There is no charge to get a vaccine and there is no fee to pay to get your stimulus money.
GREENSBORO, N.C. — 2021 is a new year and a new opportunity for fresh starts, right?
The same old Scammy Sammy is also stepping into 2021 and for them, a new year means new scam opportunities.
Lechelle Yates from the Better Business Bureau joins 2WTK to answer your questions about scams. From 5:30 PM – 5:45 PM, you can text your questions at 336-379-5775.
The Better Business Bureau put together these resources:
How the Scam Works
As always, there are several versions of this con. BBB Scam Tracker has received reports from people contacted through text messages, email, and phone calls about the new COVID-19 stimulus checks.
According to BBB Scam Tracker reports, watch out for an email or text message instructing you to click a link to “request benefit payments.” The link will take you to an application, which prompts you to enter information in order to “make sure you are getting all the payments owed to you.” Of course, this “application” is really a way to phish for personal details and opens you up to the risk of identity theft.
In a phone variation, the scammer pretends to be calling from a government agency. The con artist insists you need to pay money – or “confirm” your personal information – before you can receive your stimulus check. Other times, scammers claim that you can get additional money or even receive your funds immediately. All you need to do is pay a small “processing fee” through a pre-paid debit card.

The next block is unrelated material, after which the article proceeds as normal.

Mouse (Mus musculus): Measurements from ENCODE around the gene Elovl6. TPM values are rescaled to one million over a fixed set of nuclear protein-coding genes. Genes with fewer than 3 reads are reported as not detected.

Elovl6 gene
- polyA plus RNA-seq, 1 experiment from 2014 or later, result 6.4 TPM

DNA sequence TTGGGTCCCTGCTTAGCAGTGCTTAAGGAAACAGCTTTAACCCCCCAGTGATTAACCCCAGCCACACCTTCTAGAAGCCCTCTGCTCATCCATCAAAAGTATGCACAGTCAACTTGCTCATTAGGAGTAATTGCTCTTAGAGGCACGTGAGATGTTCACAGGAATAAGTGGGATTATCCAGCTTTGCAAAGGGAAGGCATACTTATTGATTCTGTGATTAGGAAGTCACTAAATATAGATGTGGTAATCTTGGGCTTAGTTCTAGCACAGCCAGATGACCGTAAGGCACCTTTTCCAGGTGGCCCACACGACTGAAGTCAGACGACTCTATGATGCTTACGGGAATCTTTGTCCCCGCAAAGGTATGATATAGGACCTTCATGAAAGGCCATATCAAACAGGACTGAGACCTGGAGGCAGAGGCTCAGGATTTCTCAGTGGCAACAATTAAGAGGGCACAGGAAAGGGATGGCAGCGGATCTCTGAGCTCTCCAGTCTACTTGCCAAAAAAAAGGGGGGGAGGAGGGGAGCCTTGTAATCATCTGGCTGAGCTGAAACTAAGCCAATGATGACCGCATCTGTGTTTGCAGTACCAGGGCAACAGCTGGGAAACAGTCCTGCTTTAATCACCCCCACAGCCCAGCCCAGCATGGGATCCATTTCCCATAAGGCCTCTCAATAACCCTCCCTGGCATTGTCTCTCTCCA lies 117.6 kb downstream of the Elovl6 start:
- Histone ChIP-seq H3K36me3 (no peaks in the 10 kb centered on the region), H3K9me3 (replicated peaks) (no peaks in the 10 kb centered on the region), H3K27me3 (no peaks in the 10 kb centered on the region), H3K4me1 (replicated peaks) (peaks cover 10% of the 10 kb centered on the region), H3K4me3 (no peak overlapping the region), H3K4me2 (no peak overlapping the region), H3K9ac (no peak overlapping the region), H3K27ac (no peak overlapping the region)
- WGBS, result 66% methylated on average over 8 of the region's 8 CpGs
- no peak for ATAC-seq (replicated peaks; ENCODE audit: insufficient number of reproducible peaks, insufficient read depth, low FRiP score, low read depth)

Tips to Spot a Government Imposter Scam:
Stay calm. If you receive any of these impostor calls, resisting the urge to act immediately, no matter how dramatic the story is. Scammers try to get you to act before you have a chance to think.
Don’t reply directly. Don’t respond to the call, text, or email. If you think the message may be real, find the government agencies’ contact information on their website and contact them directly.
Check for look-alikes. Be sure to do your research and see if a government agency or organization actually exists. Scammers often make up names of agencies and/or grants.
Do not pay any money for a “free” government grant or program. If you have to pay money to claim a “free” government grant, it is not really free. A real government agency will not ask you to pay an advanced processing fee. The only official list of all U.S. federal grant-making agencies is Grants.gov.
Vaccines: What to Expect from Scammers:
Vaccines are free but scammers are now charging people for fake appointments. Several counties in the Triad are taking appointments for the vaccines by phone, others through a website. People need to watch out for fake appointment website pages that charge money to sign up for the appointments – and be careful of advertised phone numbers that could land you on the line with a scammer.
How to spot a vaccine scam:
Just remember – appointments and vaccines are free.
Research carefully: Scammers are very creative, so be skeptical of anything that seems too good – or crazy – to be true. Double-check any information about the vaccine with official news sources. And be aware that none of the vaccines can be currently purchased online or in stores.
Check with your doctor: If you want a vaccine early, reach out to your healthcare provider about your options. If you don’t have a primary care physician, check out the official website of your local health department for more information
Ignore calls for immediate action. While you may want to be first in line for the vaccine, don’t let that sense of urgency cloud your judgment. Scammers try to get you to act before you think. Don’t fall for it.
Think the link may be real? Double-check the URL. Scammers often buy official-looking URLs to use in their cons. Be careful that the link is really what it pretends to be. If the message alleges to come from the local government, make sure the URL ends in .gov (for the United States) or .ca (for Canada). When in doubt, perform a separate internet search for the website.